Cybersecurity as a Business Issue

ESG research data demonstrates that improving cybersecurity is a business – not just an IT – priority. What does this mean for enterprise organizations?

It’s become a cliché in the industry to say that cybersecurity has become a board room-level issue but what evidence do we have to support this claim?  Well, here are a few tidbits from some recent ESG research that certainly lend credibility to the business-driven cybersecurity thesis (note: I am an ESG employee):

  • When asked to identify business initiatives that are driving IT spending, 43% of respondents said, “increasing cybersecurity.”  This was the top business initiative selected followed by “reducing costs” (38%), “improving data analytics for real-time business intelligence” (32%), and “ensuring regulatory compliance” (27%).
  • On a similar vein, survey respondents were asked to identify the most important IT “meta-trend” to their organization.  Forty-two percent of respondents selected, “increasing cybersecurity.”  The next most popular response, “using data analytics for real-time business intelligence,” came in at 17%.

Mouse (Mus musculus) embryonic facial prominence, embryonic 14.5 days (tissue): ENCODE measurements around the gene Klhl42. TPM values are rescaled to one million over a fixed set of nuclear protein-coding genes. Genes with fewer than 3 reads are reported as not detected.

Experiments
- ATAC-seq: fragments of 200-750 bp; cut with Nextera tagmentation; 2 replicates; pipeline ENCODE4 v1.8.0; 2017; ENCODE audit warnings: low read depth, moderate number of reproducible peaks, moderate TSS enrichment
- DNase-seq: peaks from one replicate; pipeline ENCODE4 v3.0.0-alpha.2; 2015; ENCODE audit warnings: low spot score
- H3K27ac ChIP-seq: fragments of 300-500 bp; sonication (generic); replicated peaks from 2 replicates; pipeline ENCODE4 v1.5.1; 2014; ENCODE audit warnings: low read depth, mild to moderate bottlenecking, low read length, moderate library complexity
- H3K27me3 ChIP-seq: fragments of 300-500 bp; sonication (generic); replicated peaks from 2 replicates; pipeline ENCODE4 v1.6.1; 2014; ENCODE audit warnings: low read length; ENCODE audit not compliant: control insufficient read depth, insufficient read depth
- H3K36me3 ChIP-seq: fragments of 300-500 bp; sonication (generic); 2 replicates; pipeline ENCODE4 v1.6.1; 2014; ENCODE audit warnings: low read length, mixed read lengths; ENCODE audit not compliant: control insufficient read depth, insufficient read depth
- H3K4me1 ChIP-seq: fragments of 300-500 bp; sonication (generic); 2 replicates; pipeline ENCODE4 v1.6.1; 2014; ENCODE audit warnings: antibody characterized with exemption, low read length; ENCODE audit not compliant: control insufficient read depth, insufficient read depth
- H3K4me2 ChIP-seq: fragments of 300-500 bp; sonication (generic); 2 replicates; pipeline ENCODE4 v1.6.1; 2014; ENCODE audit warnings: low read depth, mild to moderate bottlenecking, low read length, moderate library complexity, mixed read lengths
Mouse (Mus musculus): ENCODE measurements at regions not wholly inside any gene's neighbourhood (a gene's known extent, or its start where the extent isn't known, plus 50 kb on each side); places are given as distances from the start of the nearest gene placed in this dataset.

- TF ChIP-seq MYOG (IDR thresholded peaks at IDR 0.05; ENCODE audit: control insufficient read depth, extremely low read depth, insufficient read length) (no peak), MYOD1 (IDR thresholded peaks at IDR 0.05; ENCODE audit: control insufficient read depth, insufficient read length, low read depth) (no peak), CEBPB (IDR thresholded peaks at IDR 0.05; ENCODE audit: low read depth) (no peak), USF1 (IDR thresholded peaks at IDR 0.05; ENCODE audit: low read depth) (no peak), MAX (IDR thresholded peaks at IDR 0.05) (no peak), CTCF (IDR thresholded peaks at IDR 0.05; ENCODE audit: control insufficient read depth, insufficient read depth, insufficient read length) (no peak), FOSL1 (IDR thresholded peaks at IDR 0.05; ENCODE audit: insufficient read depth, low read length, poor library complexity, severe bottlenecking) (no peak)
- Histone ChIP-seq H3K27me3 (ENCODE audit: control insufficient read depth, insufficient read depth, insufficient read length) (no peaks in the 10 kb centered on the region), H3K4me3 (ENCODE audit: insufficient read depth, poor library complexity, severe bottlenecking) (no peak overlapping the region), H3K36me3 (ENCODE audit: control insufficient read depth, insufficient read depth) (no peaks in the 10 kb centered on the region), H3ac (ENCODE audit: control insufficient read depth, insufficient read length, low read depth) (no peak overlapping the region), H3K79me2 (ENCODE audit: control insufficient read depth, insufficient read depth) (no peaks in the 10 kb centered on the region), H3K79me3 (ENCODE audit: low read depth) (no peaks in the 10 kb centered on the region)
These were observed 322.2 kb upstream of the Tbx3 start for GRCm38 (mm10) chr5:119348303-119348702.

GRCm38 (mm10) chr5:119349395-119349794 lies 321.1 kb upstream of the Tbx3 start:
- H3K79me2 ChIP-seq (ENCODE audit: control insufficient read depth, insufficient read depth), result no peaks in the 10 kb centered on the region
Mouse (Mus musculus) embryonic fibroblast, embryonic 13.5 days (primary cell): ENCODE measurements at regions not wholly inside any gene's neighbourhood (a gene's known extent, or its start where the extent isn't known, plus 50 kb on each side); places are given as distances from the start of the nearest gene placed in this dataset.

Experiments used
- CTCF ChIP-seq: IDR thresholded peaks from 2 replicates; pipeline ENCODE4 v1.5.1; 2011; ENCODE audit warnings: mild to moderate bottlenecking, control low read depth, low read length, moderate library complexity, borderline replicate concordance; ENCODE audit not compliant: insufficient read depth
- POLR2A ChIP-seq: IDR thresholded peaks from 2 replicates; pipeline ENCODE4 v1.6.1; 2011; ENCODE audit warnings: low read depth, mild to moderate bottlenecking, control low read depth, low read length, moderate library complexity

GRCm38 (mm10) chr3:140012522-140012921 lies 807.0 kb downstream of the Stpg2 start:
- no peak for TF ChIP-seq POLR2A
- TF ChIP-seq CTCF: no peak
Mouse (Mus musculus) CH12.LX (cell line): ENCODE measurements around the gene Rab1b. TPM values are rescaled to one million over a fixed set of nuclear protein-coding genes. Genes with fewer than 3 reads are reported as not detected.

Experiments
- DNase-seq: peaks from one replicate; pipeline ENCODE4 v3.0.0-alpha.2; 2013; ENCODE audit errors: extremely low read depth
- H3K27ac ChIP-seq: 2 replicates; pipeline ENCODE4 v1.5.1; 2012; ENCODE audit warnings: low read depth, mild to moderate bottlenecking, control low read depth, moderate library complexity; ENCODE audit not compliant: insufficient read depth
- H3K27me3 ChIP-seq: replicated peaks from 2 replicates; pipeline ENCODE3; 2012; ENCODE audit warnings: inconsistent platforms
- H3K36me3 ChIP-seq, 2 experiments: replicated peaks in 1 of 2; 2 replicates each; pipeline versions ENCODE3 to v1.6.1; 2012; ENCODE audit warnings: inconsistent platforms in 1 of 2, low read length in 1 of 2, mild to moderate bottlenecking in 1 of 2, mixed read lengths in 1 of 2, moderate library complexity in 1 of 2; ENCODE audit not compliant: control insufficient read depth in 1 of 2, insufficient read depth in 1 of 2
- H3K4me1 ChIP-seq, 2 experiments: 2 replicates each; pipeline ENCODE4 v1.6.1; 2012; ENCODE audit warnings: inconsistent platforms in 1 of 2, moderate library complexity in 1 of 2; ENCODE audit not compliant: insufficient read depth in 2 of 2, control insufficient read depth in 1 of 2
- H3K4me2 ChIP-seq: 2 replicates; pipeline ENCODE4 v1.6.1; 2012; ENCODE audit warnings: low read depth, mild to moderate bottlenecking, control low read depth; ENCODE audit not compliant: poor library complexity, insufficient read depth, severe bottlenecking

• 69% of organizations are increasing their spending on cybersecurity in 2016.  These budget increases are being approved by business managers who are now willing to spend more money to improve cybersecurity at their organizations. 

As if the ESG data wasn’t enough, we also know that cyber-insurance policies grew by about 35% last year.  So aside from increasing cybersecurity budgets, business executives are hedging their bets by transferring risk to third-parties.

I view all of this data as good and bad news.  On the positive side, we’ve entered a period where business managers realize that they need good security – not just “good enough” security.  So what’s the bad news?  CISOs must expect to be reviewed more thoroughly based upon business metrics like ROI, cost containment, and continuous improvement.  This is relatively unfamiliar territory for many cybersecurity professionals who grew up managing firewalls and mastering the CISSP Common Body of Knowledge (CBK).

Over the next few years, business managers need to develop greater cybersecurity affinity while CISOs must learn to mitigate risk and detect/respond to incidents in an operationally efficient and measurable manner.  These challenges will determine cybersecurity success or failure across the organization moving forward. 

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